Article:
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Solar Panel Specifications: The Basics

Solar power technologies are some of the greatest inventions. They can harness the power of the sun, which will remain in existence for as long as humankind does (provided we don’t discover a way to travel to another solar system).

One day, it may become our main source of energy. However, for now, solar power works best for an RV, Van, Cabin, tiny houses, or even full-sized homes.  

If you want to get off the grid with solar power, you need to know what solar panels are, the different features you need to consider, and how best to employ them.

Solar Panel Specifications and the Science Behind Solar Panels

What exactly are solar panels?

Solar panels are made of solar cells. Solar cells convert light energy from the sun into electricity through a mechanism known as the photovoltaic effect. The power can supply a small cabin, a big boat, or even a large house. Solar panels are even used to power factories.

But not all solar cells are created equal. The performance of the solar panels depends on the type of solar cells, in addition to wiring type and the space in which they are installed. Understanding the specifications of solar panels is essential to being an informed buyer.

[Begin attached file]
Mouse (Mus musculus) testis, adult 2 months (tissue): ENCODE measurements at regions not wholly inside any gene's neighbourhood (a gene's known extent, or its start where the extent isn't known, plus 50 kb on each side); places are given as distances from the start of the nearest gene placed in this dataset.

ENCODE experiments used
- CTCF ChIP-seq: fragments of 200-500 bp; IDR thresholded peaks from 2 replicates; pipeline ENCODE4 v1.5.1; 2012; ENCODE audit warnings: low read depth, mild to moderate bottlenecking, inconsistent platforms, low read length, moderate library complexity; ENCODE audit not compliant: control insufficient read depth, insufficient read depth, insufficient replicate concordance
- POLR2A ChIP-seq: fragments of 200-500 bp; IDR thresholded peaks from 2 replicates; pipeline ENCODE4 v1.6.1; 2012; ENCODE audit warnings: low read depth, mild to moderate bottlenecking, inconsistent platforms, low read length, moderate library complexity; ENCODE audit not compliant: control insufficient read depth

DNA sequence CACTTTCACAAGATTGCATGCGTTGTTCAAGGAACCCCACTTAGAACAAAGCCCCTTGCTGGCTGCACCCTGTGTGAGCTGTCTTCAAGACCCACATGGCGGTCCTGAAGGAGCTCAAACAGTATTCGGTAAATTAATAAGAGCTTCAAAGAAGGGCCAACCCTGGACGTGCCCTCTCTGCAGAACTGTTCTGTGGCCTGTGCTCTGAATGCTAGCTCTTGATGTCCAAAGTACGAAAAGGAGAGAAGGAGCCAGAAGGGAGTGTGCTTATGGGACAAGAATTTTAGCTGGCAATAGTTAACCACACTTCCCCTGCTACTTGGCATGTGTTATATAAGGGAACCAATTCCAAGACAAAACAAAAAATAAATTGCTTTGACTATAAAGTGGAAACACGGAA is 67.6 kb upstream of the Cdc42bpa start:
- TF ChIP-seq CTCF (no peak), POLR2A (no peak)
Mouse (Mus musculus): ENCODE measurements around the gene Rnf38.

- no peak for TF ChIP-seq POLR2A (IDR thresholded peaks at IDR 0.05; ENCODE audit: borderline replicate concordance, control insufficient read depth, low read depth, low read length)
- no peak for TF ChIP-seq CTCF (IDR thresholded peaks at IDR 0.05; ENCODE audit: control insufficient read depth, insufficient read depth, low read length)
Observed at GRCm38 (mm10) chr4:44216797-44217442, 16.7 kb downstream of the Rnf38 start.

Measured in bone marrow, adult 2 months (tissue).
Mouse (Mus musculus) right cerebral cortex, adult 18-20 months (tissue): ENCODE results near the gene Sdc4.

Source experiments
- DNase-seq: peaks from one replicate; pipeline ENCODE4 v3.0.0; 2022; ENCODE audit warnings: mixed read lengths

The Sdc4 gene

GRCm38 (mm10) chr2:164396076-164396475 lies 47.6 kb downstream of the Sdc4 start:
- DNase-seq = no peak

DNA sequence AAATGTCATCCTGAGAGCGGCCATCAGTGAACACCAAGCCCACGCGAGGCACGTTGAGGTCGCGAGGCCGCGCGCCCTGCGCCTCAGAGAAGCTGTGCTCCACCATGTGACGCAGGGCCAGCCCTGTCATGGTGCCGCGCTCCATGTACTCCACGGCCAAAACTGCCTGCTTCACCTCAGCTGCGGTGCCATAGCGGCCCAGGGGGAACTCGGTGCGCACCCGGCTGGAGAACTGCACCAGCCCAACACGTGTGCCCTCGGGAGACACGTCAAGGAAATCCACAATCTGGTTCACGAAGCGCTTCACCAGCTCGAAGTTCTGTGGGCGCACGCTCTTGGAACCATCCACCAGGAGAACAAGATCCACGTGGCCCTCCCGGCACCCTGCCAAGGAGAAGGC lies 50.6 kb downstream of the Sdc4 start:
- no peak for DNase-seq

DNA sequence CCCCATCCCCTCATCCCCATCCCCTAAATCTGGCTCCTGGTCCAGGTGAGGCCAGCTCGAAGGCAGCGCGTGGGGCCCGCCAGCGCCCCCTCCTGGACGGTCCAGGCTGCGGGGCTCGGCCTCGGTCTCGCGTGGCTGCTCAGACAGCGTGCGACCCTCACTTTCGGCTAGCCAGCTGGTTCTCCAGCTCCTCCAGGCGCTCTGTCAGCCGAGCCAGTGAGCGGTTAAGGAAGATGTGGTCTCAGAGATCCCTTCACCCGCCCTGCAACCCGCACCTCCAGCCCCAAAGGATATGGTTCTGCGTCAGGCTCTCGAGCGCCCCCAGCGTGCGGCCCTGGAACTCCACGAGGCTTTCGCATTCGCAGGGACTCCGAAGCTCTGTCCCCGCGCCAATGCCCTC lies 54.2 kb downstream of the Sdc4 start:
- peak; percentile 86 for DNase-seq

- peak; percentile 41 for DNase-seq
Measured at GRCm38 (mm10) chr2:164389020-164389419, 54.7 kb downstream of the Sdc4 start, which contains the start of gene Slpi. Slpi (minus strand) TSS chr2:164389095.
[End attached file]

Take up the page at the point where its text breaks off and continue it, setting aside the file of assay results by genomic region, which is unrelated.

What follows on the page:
Specifications of Solar Panels

Here are some of the basics of solar panels:

  • A solar cell is a silicon wafer. The typical size range is 125mm x 125mm or 156mm x 156mm.
  • A solar module typically has 60, 72, or 96 solar cells.
  • Solar cells can be monocrystalline or polycrystalline.

Monocrystalline vs. Polycrystalline

Both these types of solar panels meet residential requirements. 

Monocrystalline Solar Panels

Usually referred to as mono, these photovoltaic cells are a piece of silicon that is cut from a slab of ingot or an unbroken, single silicon crystal. They are considered the purest but are also more difficult to manufacture versus their polycrystalline counterparts.

They are also more efficient. In addition to saving energy, they have better heat endurance and superior performance in low light. These qualities make them ideal for hot, sunny deserts and cloudy, rainy climates alike.

Many people also like their black color, which is aesthetically pleasing. Monocrystalline solar panels have many pros, but there are also some cons.